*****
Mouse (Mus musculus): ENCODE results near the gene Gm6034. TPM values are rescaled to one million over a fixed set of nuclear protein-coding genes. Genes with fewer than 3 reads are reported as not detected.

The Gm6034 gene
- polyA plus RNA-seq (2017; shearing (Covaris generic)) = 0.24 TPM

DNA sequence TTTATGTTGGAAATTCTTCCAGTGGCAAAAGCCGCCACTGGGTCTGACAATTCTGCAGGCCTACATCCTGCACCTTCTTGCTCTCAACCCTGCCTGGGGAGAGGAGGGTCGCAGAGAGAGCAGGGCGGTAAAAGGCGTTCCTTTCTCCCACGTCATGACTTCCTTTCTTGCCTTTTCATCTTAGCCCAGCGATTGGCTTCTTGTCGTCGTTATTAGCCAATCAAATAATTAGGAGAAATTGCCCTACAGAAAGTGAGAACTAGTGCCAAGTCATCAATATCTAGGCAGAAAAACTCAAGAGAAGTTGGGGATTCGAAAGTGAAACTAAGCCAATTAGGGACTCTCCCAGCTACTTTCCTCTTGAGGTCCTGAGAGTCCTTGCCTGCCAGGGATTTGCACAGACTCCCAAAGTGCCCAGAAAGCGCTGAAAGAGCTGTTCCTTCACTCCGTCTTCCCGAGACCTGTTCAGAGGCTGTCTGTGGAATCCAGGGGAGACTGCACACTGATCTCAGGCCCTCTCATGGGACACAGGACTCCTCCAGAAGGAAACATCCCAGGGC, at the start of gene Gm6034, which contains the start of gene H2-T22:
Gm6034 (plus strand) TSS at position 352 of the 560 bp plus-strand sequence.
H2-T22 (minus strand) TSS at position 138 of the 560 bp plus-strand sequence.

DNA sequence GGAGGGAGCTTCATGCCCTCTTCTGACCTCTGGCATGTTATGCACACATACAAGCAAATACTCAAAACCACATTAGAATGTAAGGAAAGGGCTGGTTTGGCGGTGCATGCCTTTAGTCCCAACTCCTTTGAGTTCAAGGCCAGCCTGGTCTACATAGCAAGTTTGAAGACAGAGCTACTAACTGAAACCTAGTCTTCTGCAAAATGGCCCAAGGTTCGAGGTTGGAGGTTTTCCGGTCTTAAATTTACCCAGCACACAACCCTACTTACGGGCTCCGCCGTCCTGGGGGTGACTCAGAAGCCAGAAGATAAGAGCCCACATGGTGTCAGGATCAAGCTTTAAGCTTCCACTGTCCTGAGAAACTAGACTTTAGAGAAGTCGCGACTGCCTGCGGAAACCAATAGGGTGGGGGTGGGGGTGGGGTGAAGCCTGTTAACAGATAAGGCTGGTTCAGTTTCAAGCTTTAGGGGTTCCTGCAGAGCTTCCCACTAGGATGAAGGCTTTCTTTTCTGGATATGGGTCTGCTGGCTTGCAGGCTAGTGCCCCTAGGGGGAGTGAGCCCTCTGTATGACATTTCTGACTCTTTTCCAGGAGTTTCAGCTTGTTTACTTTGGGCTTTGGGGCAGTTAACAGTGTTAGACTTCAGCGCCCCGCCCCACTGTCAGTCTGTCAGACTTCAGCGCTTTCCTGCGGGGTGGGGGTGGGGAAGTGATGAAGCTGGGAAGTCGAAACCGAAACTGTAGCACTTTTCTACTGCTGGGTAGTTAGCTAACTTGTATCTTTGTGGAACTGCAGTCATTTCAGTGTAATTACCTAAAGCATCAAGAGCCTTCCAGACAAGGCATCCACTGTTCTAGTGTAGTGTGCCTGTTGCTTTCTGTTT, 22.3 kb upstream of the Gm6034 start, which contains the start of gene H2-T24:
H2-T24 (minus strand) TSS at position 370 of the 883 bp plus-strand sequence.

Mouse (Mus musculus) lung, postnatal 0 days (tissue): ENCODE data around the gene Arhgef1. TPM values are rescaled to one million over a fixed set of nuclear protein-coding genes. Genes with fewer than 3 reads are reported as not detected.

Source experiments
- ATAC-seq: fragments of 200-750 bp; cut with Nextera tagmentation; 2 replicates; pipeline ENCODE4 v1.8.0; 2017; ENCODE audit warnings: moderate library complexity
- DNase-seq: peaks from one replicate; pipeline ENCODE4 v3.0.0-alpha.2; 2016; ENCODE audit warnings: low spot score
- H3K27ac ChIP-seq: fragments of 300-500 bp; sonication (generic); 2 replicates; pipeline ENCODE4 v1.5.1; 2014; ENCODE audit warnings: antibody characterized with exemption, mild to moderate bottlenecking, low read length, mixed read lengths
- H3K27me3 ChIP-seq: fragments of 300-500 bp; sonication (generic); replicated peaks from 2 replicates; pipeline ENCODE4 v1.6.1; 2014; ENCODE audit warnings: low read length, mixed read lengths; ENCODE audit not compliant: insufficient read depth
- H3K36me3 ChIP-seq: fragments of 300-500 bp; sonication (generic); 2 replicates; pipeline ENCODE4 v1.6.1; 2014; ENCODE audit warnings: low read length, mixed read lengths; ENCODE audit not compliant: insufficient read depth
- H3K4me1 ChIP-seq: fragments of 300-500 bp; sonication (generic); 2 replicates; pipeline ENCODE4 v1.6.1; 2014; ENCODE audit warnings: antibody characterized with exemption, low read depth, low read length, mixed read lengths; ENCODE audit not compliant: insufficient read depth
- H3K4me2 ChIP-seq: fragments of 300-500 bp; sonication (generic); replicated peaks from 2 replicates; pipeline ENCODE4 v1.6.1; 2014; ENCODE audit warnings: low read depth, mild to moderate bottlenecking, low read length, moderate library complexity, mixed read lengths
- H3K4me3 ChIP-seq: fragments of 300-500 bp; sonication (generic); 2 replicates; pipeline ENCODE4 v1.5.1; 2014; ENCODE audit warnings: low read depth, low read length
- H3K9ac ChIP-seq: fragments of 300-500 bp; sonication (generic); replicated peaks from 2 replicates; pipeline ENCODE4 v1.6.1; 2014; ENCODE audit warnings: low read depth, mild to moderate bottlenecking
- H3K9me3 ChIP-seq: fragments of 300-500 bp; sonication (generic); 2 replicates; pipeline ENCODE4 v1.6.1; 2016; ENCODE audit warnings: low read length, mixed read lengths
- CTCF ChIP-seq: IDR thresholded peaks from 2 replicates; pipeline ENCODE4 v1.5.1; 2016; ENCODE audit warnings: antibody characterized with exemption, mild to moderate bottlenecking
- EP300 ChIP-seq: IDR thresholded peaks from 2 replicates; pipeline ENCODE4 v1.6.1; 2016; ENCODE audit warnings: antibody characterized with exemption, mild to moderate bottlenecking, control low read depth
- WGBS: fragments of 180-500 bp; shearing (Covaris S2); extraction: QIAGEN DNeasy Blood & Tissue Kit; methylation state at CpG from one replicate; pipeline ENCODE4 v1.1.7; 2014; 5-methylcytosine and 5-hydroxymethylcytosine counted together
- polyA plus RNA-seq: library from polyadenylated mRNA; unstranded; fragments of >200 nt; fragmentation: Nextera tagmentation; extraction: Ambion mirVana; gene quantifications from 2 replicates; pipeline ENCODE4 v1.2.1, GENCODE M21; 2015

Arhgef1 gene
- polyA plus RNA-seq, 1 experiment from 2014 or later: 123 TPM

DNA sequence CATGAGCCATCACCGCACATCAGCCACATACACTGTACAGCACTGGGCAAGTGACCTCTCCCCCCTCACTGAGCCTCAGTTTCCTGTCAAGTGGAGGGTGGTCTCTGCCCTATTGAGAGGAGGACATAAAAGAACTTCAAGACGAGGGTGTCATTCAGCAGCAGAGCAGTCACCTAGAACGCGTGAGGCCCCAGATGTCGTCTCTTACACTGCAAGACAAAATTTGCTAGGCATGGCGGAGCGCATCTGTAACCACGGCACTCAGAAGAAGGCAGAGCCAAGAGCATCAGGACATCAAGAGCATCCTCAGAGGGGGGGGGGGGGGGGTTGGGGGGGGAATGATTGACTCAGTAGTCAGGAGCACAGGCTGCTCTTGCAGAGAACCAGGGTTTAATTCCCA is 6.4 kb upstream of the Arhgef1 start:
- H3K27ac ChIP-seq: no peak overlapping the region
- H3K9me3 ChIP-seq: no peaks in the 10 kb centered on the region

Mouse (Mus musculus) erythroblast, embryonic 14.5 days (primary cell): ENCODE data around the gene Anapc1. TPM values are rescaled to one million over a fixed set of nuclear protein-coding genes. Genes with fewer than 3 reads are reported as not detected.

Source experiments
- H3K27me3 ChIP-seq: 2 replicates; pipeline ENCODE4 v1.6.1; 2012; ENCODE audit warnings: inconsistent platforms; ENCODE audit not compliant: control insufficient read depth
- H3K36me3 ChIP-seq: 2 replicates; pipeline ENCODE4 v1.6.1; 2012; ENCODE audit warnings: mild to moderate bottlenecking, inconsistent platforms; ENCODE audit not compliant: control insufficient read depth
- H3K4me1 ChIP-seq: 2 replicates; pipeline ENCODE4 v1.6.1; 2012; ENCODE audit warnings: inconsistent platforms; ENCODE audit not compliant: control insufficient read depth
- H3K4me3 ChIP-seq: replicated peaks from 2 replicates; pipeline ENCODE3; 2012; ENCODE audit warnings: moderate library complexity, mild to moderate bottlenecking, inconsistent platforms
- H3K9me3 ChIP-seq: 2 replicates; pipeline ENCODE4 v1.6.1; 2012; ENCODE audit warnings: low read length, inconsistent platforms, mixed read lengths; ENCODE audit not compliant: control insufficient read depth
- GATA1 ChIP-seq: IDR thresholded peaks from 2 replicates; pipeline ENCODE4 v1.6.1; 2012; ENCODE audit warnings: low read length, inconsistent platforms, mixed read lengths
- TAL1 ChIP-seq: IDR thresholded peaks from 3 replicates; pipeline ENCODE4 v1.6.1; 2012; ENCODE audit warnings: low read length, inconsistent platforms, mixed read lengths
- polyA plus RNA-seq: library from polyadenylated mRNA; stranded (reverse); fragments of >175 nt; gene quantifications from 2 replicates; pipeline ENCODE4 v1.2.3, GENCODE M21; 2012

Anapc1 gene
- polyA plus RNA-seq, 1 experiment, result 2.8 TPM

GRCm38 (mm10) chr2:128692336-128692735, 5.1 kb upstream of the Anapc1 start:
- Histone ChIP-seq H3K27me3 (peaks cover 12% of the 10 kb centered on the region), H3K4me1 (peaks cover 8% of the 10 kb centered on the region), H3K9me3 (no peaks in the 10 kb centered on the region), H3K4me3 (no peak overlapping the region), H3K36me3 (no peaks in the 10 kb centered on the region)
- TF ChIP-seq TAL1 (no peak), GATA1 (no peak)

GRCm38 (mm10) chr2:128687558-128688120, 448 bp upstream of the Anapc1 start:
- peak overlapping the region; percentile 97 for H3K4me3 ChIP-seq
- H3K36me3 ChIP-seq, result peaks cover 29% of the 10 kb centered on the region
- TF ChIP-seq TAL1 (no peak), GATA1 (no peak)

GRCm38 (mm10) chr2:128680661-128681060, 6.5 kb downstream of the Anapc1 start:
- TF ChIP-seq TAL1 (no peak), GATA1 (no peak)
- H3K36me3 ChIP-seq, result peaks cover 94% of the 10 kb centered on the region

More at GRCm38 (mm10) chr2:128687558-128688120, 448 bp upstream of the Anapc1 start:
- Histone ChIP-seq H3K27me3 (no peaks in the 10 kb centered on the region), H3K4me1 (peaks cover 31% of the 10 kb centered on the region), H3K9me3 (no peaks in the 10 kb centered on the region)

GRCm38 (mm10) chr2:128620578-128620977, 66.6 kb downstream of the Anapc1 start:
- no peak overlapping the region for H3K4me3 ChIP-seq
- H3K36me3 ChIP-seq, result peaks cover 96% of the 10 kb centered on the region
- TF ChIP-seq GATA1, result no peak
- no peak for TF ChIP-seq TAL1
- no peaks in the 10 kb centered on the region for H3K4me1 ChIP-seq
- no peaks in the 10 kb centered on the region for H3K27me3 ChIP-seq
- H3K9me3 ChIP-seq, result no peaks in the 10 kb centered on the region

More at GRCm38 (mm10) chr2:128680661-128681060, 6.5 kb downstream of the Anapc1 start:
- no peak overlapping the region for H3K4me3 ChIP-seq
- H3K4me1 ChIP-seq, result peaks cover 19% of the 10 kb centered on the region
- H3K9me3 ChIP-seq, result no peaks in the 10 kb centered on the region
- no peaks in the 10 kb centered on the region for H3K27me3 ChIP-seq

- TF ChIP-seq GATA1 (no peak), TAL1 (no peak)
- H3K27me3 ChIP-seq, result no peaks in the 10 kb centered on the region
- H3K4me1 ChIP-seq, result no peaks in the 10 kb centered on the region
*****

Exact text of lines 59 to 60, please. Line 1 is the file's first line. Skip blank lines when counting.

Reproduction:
- no peaks in the 10 kb centered on the region for H3K4me1 ChIP-seq
- no peaks in the 10 kb centered on the region for H3K27me3 ChIP-seq